Sport 28: Autumn 2002
Mary's diary, May 1976
Mary's diary, May 1976
It was mid-afternoon. We were all out in the workroom (we crowd together in one room even when we're not talking to each other but doing different things). Sara was playing a David Bowie record which made communication for me and Elizabeth rather difficult. Sara and I were seated on the bed. Elizabeth, with all her drafts of poems around her, was sitting in the sun on the brick hearth. She was trying to read me poems over David Bowie. ‘I've decided,’ said Elizabeth, ‘to try to publish some of my poems in the Listener.’page 121
‘Don't do that,’ I said, ‘Your poems are better than that. They publish very mediocre poems.’
‘I know,’ said Elizabeth, ‘That's why they might publish mine—after all I'm not known. Anyway some of the poems they publish are quite good.’
‘But your poems would frighten them. Don't try to publish any of the ones about your feelings.
‘They have a bias too,’ I said, suddenly realising something. ‘To New Zealandy poems. I mean, the Listener is nationalistic—they like things with a New Zealand feeling.’
‘I know,’ said Elizabeth.
‘Well, send in descriptive ones, any poems that are written about Tata Beach. Don't send any personal poems, or any of those Game poems.’
Elizabeth then read me a few to see what I'd like her to send in. I felt pleased with her. But suddenly she said, ‘I'm going to send them in under the name of S.F. Kelly.’
‘Why?’ I said, distressed that she wanted to be anonymous, and confused by it.
‘Privacy,’ said Elizabeth.
‘But what's the use of publishing a poem if no one knows you wrote it?’
‘I'm not important, maybe only the poem is important,’ Elizabeth said. She pointed to herself, ‘I'm only important to myself.’
‘And your family. But what if your poems became well-known and still no one knew who you were? And every time someone writes something anyway stupid critics come up with suggestions like they were really five people or he was a woman or she was a man—why confuse the issue further with a false name?’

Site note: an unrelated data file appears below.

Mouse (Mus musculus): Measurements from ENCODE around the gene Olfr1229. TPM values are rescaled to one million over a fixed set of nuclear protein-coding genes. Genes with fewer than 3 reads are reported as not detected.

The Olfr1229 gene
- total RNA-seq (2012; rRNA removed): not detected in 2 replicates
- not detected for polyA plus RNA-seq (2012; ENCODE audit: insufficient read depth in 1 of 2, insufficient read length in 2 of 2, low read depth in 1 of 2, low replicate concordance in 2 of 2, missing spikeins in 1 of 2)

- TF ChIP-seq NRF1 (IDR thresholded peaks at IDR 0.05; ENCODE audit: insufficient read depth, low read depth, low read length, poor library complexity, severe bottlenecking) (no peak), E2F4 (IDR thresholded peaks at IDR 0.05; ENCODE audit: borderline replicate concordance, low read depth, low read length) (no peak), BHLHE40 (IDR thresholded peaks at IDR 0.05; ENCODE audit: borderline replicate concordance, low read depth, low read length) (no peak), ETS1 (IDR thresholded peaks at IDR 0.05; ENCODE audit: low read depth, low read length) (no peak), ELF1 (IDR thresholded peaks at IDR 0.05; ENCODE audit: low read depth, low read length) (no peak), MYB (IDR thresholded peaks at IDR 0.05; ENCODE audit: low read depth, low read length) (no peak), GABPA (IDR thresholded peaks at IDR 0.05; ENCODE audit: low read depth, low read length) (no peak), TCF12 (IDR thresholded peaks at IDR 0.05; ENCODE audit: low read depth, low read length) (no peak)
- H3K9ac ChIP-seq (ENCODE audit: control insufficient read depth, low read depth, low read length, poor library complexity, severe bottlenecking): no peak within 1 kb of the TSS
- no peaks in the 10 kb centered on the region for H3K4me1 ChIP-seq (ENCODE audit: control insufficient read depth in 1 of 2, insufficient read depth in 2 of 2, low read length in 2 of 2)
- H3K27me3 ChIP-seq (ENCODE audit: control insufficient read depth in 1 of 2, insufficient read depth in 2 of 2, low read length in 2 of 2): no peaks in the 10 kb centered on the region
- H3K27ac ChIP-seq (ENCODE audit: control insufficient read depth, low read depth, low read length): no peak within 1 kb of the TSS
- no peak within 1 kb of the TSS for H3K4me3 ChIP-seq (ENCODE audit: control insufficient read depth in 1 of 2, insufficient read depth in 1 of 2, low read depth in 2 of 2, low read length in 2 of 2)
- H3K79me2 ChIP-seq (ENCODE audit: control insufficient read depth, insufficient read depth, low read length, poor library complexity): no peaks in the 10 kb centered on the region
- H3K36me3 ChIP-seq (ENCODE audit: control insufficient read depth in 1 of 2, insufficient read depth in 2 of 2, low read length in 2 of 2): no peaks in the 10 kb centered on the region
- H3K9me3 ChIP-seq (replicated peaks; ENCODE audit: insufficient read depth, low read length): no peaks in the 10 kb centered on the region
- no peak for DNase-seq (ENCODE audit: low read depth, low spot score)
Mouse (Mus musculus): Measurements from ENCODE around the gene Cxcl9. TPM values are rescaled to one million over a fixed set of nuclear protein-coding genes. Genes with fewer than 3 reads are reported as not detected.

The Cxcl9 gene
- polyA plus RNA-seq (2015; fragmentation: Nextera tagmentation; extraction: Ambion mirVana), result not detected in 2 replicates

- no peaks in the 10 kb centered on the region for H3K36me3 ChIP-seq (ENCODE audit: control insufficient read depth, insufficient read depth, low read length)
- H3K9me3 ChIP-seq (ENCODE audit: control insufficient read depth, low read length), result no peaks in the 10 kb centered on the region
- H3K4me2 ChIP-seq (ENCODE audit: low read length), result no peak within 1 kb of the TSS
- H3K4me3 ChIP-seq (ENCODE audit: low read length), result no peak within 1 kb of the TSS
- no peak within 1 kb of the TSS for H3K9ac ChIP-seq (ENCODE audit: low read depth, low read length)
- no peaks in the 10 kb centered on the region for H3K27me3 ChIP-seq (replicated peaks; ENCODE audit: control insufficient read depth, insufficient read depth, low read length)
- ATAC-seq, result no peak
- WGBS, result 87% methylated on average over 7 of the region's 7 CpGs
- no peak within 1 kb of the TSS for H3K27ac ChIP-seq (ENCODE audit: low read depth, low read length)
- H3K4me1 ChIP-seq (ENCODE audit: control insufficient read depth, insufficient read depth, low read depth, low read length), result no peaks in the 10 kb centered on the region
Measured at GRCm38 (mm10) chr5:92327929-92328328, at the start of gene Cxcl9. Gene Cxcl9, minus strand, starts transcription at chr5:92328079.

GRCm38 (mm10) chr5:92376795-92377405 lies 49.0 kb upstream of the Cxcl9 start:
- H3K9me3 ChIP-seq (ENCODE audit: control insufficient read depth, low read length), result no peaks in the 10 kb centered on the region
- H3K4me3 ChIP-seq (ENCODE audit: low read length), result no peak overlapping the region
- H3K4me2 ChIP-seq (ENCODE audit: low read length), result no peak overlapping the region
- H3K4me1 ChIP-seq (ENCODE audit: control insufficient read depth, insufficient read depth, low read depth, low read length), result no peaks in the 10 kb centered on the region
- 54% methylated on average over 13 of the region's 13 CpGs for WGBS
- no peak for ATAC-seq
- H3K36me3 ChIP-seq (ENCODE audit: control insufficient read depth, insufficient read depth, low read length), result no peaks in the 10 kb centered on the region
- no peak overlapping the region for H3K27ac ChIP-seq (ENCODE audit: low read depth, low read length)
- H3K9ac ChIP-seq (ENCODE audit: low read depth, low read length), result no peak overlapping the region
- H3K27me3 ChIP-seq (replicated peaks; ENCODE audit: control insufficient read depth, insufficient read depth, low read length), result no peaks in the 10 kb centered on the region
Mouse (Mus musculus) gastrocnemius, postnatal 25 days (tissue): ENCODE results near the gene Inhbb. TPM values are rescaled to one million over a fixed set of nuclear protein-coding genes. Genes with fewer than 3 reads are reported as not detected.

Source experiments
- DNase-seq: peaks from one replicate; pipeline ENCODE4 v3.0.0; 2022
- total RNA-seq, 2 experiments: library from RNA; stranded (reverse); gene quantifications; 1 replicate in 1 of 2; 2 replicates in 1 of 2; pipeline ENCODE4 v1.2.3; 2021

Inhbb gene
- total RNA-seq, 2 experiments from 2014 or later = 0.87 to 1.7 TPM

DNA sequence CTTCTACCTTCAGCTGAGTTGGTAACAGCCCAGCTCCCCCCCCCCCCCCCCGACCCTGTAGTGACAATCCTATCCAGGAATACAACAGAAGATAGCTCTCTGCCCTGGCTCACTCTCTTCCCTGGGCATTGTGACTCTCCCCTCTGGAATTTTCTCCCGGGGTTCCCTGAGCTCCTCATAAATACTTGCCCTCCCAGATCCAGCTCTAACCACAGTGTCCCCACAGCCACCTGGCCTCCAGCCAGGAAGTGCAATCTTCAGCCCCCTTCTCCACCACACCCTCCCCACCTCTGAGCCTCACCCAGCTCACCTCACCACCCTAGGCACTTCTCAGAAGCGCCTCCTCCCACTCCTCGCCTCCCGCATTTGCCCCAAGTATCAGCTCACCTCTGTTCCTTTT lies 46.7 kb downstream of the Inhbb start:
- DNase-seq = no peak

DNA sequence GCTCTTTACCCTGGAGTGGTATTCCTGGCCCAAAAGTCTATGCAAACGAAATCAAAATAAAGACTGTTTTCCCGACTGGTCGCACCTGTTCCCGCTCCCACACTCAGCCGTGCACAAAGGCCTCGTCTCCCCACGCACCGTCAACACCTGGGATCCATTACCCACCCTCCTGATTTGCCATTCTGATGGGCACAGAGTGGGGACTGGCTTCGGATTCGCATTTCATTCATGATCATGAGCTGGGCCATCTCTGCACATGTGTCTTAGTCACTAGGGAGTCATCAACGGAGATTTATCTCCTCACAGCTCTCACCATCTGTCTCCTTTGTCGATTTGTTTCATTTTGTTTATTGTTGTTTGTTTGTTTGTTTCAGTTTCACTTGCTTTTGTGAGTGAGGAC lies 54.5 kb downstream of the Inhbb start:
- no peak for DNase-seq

‘Don't be silly, Mary. I haven't published anything yet. I probably won't get published. I want to see what happens.’
Sara said, ‘Don't be silly, Mary. Lots of writers use pen names. Why can't you understand?’
‘I'm only a girl, and 17, and I've got a family, and I go to page 122 school,’ said Elizabeth. ‘And my feelings are in all the poems.’
‘What's wrong with being 17, and a girl?’ I said. ‘For our International Woman's Year at least—give yourself a female name.’ I was thinking to myself that a name like S.F. Kelly conjured up a mad Irish man—and not wanting New Zealanders to picture S.F. Kelly as a mad Irish man. ‘If you don't use your real name and do write as this S.F. Kelly no one will know that its my sister!’
‘That sounds like vanity to me,’ said Elizabeth.
It was partly just a wish to have a part in people's reactions to her and her writing. She doesn't have much to do with anyone any more apart from us and Mum and Carol, and because everything she does plays such a great part in my life sometimes I feel she is forcing me into the same mental isolation, because there is part of my life I can't talk about with my friends. Then it occurred to me that she'd have to write to the Listener anonymously anyway so that Ian Cross wouldn't connect her with her father. And that Daddy doesn't like the Listener any more. I asked her was it because of Daddy.
‘That's one reason,’ said Elizabeth.
‘But,’ I said, ‘If Daddy were out of the way, I'd expect you to put your name on them.’ I knew that wouldn't make any difference to her. I looked at her—sitting on the hearth and beginning to look upset. ‘Cheer up,’ I said, ‘I'm not annoyed with you any more.’
(I can't remember if I did send any poems. They were terrible poems. Very grand. When I left school I went to work for the IRD in Porirua. I was saving up to take some time off work and write a novel. In my lunch hours I used to go and sit in the Porirua library and write—bad poetry, and stories about our imaginary world.)